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Thread: Extinction by permanent change in dominant heritage

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    Word Icon 35px Jpg.ashx Extinction by permanent change in dominant heritage

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    Extinction by permanent change in dominant heritage

    Where by any permanent change in the dominant heritage the burden on the servient heritage is materially increased and cannot be reduced by the servient owner without interfering with the lawful enjoyment of the easement, the easement is extinguished unless- -
    (a) it was intended for the beneficial enjoyment of the dominant heritage, to whatever extent the easement should be used; or
    (b) the injury caused to the servient owner by the change is so slight that no reasonable person would complain of it; or
    (c) the easement is an easement of necessity.
    Nothing in this section shall be deemed to apply to an easement entiting the dominant owner to support of the dominant heritage.
    Comments
    General: This section is more or less complementary to section 31. Sec 31 provides that, if the excessive user of an easement is separable form the original legitimate user the servient owner may obstruct the unjustified excessive user. This section, on the other hand, provides that the easement is who is destroyed, where the excessive user is no separable from the origin legitimate user, and where such excessive user brought about by a permanent change in the dominant tenement. So roughly speaking the servient user has under section 31 the remedy of obstructing the excess of has under section 43 the remedy of regarding the easement as extinguished. However, section 43 contains the word “by any permanent change in the dominant heritage”. So that if there is a case of non-separable excessive user not brought about by a permanent change, it seems that the aggrieved party would have no remedy either under section 31 or under section 43 but could bring a suit for damages and injunction. In order that an easement may be extinguished under section 43 the following elements must be present:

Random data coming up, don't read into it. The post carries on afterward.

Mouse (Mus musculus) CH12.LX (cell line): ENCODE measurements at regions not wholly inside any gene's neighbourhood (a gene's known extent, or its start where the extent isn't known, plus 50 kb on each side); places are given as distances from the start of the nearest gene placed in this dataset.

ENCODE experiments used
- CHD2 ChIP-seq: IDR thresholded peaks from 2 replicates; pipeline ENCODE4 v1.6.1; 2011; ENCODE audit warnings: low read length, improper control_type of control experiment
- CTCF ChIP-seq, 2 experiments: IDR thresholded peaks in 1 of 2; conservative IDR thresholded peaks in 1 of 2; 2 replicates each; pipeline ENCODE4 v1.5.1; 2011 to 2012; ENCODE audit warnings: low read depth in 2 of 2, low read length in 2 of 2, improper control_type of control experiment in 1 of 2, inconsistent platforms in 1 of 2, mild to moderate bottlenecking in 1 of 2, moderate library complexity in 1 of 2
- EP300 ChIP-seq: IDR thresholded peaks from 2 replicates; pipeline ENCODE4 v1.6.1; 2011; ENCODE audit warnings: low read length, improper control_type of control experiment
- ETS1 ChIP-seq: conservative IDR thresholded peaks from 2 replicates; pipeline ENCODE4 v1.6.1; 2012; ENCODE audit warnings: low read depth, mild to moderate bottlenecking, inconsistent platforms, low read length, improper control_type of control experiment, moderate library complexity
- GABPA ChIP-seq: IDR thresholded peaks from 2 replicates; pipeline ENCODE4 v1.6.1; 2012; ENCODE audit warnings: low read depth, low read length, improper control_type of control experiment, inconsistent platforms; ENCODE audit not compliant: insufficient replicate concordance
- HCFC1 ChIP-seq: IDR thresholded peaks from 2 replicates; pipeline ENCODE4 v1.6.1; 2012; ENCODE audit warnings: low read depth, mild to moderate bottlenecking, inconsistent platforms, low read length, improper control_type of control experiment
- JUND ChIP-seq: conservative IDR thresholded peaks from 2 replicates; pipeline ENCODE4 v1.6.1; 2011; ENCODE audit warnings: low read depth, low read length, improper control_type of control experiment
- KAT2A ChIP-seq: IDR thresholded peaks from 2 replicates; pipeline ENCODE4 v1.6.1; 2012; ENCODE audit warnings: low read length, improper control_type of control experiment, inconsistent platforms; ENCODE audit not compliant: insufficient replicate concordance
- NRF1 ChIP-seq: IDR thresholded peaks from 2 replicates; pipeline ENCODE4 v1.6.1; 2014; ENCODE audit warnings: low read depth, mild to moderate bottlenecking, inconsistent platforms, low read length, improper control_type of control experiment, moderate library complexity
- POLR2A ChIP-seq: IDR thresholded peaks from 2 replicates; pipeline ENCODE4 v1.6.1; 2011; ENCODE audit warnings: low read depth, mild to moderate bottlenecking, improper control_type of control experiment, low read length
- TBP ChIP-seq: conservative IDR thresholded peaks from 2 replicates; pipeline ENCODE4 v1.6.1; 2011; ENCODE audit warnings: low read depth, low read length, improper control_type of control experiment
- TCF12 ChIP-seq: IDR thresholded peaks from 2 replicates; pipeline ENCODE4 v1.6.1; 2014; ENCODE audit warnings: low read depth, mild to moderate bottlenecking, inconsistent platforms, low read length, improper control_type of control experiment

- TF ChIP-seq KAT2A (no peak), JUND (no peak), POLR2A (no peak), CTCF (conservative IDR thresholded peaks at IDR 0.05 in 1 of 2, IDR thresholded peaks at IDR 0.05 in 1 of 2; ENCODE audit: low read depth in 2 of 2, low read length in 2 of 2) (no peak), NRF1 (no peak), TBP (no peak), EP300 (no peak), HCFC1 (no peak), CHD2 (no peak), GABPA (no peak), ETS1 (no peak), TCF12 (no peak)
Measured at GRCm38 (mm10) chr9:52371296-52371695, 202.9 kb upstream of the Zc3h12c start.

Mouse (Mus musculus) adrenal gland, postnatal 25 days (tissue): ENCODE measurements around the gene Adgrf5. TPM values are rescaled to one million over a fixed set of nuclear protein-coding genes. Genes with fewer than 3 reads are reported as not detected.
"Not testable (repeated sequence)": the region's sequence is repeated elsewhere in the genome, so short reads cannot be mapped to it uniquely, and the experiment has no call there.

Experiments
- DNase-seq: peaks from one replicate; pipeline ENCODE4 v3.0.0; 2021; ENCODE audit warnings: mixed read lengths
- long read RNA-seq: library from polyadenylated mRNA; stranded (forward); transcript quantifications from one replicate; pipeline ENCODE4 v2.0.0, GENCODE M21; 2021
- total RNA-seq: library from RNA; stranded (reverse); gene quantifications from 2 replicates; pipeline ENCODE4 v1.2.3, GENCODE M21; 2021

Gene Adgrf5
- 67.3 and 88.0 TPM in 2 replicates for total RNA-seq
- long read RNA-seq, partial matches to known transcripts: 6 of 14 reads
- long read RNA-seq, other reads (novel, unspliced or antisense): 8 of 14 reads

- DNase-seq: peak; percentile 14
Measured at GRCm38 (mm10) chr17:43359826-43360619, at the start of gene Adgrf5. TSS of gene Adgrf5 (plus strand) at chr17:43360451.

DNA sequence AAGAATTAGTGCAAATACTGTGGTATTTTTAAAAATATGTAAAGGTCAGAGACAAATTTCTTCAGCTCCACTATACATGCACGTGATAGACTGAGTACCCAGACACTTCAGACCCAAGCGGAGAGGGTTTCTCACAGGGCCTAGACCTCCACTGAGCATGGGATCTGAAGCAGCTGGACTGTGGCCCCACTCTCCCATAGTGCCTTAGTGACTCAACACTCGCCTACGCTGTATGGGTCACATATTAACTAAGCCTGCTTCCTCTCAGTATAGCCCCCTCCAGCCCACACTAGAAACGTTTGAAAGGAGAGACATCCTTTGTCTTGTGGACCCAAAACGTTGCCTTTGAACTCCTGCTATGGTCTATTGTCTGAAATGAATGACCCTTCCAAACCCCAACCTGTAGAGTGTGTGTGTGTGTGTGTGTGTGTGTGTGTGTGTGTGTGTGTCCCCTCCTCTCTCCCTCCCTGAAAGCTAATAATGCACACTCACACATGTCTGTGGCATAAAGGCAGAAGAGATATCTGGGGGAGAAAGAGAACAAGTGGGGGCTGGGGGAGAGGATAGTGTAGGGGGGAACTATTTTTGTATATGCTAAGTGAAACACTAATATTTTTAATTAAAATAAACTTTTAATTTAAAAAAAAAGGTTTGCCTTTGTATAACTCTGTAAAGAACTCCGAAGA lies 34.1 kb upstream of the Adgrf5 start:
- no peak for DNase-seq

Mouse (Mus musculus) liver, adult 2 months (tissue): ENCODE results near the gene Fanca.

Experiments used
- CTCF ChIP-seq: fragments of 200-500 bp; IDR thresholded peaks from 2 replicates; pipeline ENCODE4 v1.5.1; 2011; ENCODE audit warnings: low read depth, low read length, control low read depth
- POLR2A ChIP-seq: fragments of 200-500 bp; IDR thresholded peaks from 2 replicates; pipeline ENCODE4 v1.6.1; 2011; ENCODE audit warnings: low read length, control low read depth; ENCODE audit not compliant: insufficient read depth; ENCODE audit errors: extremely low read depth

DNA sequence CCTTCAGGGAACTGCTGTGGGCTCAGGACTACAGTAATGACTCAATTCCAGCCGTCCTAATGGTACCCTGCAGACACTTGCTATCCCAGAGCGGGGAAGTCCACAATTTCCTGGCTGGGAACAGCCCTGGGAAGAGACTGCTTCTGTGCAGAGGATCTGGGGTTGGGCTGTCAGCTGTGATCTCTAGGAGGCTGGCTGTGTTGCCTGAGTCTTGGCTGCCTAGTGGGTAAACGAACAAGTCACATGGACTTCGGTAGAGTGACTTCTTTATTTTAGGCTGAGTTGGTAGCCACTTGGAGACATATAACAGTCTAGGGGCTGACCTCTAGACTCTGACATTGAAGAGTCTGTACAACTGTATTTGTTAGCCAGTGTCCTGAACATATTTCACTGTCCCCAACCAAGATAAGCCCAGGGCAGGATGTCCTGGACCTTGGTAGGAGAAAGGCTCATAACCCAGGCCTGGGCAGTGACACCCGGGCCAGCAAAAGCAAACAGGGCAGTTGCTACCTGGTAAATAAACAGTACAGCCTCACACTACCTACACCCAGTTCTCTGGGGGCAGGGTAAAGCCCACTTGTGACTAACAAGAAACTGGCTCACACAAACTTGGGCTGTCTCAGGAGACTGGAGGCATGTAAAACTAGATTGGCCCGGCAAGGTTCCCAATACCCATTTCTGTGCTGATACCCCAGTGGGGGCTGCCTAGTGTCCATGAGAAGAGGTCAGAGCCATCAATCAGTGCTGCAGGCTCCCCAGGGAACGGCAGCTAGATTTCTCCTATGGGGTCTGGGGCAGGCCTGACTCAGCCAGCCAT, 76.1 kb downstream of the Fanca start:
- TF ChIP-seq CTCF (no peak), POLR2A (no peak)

(i) there must be a permanent change in the dominant tenement;
    (ii) the change must materially increase the burden on the servient tenement; and
    (iii) the increase in the burden must be such that it cannot be reduced by the servient owner without interference with the lawful enjoyment of the easement.
    Exceptions: To the general rule in section 43 there are four exceptions. An easement will not be extinguished, even when the three elements mentioned above are present, where- -
    (i) the easement was acquired without any limitation as to its extent;
    (ii) the injury caused to the servient owner by the increase in under insignificant ;
    (iii) the easement is one of necessity, and
    (iv) the easement is a right to support.

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